Jackson Heights Cinema

40-31 82nd Street,
Jackson Heights, NY 11373

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Showing 151 - 156 of 156 comments

Divinity
Divinity on October 21, 2004 at 4:51 pm

Warren,
The owners must be doing something right since they are still doing good buisness with subtitles in Spanish. I wasnt aware that the subtitles block the entire screen and would cause patrons to go elsewhere. I for one will be attending since it will help me practice for my Spanish class next semester. Are you saying that it is inapprorriate to have subtitles since Spanish, a language spoken by most of the area residents, buisness owners and patrons of the theater. Perhaps you should suggest that subtitles be removed from theaters showing foreign films as well. At foreign film festivals we can all just sit around in the dark and guess what the actors are saying.

RobertR
RobertR on September 14, 2004 at 4:43 am

I cant believe that the neighborhood gave the owners a problem about adding screens to the Plaza. That area needs improvement and movie patrons spend money in areas around the theatre in restaurants and shopping. Makes no sense.

br91975
br91975 on September 14, 2004 at 4:43 am

The Jackson Triplex, the Plaza 1 & 2 in Corona, and the Ridgewood are the three properties of the Queen City mini-chain of theatres.

Warren G. Harris
Warren G. Harris on July 4, 2004 at 11:57 am

The Jackson has switched to showing the latest Hollywood movies with Spanish sub-titles, apparently to compensate for the closing of the Plaza in Corona, which had the same policy. I feel sorry for the many residents of Jackson Heights who speak enough English that they don’t require sub-titles. To see the latest American movies in their original versions, they must now travel to Astoria, Sunnyside or Forest Hills, which are the nearest communities with theatres showing them without Spanish sub-titles.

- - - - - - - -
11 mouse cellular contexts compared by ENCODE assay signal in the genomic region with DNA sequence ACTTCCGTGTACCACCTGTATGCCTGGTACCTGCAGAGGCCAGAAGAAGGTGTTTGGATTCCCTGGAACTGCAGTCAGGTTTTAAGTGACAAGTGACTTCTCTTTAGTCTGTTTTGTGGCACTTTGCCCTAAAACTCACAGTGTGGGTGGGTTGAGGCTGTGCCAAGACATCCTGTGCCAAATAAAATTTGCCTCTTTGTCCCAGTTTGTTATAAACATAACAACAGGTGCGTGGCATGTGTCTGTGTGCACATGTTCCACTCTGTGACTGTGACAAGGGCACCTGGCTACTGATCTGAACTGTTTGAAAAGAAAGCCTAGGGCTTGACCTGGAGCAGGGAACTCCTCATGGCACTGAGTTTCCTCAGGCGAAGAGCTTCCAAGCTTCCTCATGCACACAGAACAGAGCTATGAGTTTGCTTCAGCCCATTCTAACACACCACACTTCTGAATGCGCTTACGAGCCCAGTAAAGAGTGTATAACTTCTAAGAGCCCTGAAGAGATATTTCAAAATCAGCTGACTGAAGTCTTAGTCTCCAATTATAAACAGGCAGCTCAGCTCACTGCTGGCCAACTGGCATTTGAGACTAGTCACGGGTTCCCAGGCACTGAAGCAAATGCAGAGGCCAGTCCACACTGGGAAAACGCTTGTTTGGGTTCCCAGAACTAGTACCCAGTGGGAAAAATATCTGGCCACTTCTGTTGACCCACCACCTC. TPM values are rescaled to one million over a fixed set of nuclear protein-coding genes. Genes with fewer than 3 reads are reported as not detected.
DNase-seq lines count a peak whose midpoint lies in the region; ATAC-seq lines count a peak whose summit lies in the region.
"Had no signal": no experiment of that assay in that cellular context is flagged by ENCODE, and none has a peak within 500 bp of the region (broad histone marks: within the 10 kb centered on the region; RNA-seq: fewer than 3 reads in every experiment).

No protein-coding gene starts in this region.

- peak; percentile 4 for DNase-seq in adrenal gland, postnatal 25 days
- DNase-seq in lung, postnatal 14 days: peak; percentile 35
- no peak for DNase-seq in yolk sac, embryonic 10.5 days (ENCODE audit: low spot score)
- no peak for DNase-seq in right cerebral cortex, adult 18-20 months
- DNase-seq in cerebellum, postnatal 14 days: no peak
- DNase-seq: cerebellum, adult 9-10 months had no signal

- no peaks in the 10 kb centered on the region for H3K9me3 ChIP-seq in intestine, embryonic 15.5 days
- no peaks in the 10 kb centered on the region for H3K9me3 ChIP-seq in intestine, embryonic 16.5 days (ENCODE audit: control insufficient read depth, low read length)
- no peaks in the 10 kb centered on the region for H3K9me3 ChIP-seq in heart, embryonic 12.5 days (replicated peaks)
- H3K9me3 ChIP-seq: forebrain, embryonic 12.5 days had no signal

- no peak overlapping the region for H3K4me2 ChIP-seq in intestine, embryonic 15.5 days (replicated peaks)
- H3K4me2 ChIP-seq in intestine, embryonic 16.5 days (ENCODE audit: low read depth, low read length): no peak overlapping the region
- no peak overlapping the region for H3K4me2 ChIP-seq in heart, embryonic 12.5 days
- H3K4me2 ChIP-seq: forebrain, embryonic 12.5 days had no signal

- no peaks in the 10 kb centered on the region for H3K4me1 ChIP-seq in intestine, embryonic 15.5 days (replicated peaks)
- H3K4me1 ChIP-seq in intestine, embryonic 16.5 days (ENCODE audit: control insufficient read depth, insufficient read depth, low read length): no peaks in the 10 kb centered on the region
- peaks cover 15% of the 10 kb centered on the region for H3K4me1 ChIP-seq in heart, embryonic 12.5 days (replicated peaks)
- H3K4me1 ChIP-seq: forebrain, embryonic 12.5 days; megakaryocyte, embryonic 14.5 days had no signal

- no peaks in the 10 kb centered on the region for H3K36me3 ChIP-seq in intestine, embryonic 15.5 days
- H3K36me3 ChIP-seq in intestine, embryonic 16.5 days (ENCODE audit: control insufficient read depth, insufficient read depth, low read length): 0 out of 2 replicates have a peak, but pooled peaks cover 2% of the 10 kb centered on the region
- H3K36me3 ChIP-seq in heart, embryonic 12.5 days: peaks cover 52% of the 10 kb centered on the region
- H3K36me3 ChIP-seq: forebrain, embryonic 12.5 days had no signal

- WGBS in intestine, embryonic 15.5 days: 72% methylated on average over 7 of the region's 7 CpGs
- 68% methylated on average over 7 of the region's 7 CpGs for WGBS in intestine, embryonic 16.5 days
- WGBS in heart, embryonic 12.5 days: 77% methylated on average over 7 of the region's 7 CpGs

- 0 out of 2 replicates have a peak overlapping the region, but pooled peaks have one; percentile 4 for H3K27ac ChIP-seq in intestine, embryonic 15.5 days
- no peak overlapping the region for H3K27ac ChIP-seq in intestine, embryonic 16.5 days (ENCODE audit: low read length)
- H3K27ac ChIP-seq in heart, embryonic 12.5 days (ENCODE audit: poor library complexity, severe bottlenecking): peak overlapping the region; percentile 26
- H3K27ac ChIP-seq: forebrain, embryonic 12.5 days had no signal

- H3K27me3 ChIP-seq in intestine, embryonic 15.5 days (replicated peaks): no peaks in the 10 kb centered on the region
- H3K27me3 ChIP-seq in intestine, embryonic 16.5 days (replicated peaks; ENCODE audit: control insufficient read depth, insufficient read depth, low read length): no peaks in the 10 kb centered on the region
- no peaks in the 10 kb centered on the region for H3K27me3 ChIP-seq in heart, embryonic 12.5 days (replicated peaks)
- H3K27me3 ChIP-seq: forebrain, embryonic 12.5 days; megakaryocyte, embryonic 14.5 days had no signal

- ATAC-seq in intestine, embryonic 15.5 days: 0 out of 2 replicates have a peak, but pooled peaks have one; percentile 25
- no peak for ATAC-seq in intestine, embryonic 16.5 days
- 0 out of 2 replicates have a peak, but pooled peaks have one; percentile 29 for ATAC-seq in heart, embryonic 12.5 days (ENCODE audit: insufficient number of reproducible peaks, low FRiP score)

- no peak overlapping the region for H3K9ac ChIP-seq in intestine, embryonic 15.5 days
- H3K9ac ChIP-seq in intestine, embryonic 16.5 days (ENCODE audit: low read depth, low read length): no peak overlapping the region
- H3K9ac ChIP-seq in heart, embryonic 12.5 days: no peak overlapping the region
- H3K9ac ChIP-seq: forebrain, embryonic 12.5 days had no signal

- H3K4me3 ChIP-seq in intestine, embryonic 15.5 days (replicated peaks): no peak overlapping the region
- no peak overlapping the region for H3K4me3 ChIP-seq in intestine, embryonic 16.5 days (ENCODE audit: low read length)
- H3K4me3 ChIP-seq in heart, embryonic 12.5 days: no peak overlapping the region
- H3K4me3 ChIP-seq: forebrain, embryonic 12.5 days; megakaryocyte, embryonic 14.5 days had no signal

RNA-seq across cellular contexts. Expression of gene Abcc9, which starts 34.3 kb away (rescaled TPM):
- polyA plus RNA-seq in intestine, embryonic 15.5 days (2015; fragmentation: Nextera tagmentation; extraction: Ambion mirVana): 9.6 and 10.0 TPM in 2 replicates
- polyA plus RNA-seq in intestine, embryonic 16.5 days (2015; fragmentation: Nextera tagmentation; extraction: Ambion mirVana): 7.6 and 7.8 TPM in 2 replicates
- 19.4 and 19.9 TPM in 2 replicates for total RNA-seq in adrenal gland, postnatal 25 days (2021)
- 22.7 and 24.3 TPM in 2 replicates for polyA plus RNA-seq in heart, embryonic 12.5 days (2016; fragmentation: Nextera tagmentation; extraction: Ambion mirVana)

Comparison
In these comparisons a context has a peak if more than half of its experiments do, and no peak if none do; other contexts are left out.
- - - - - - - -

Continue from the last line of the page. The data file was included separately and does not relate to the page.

Warren G. Harris
Warren G. Harris on January 21, 2004 at 10:54 am

The Jackson Theatre was designed by Herbert J. Krapp and opened in the 1920s with movies only. It had no stage facilities and never presented vaudeville, though during silent days it had a resident orhestra that played accompaniment to the movies. It also never had a balcony. It was designed in the so-called “stadium” style, with a raised section of seats at the rear of the orchestra floor. It was this “stadium” section that formed the basis for the two additional auditoriums…The Jackson was originally built and operated by Grob & Knobel, a small circuit also responsible for the Boulevard Theatre in Jackson Heights and the Sunnyside Theatre (both also designed by Herbert J. Krapp). In 1928, Grob & Knobel sold all three theatres to William Fox, who lost them in bankruptcy in 1930. In a liquidation of the Fox properties, the Jackson and Boulevard were taken over by Skouras Theatres and the Sunnyside by Century. The Boulevard still stands, but turned into an Hispanic restaurant/theatre. The Sunnyside was totally demolished in the 1960s to make way for a supermarket and its parking lot.

William
William on November 15, 2003 at 7:49 am

The Jackson’s address is 40-31 82nd Street.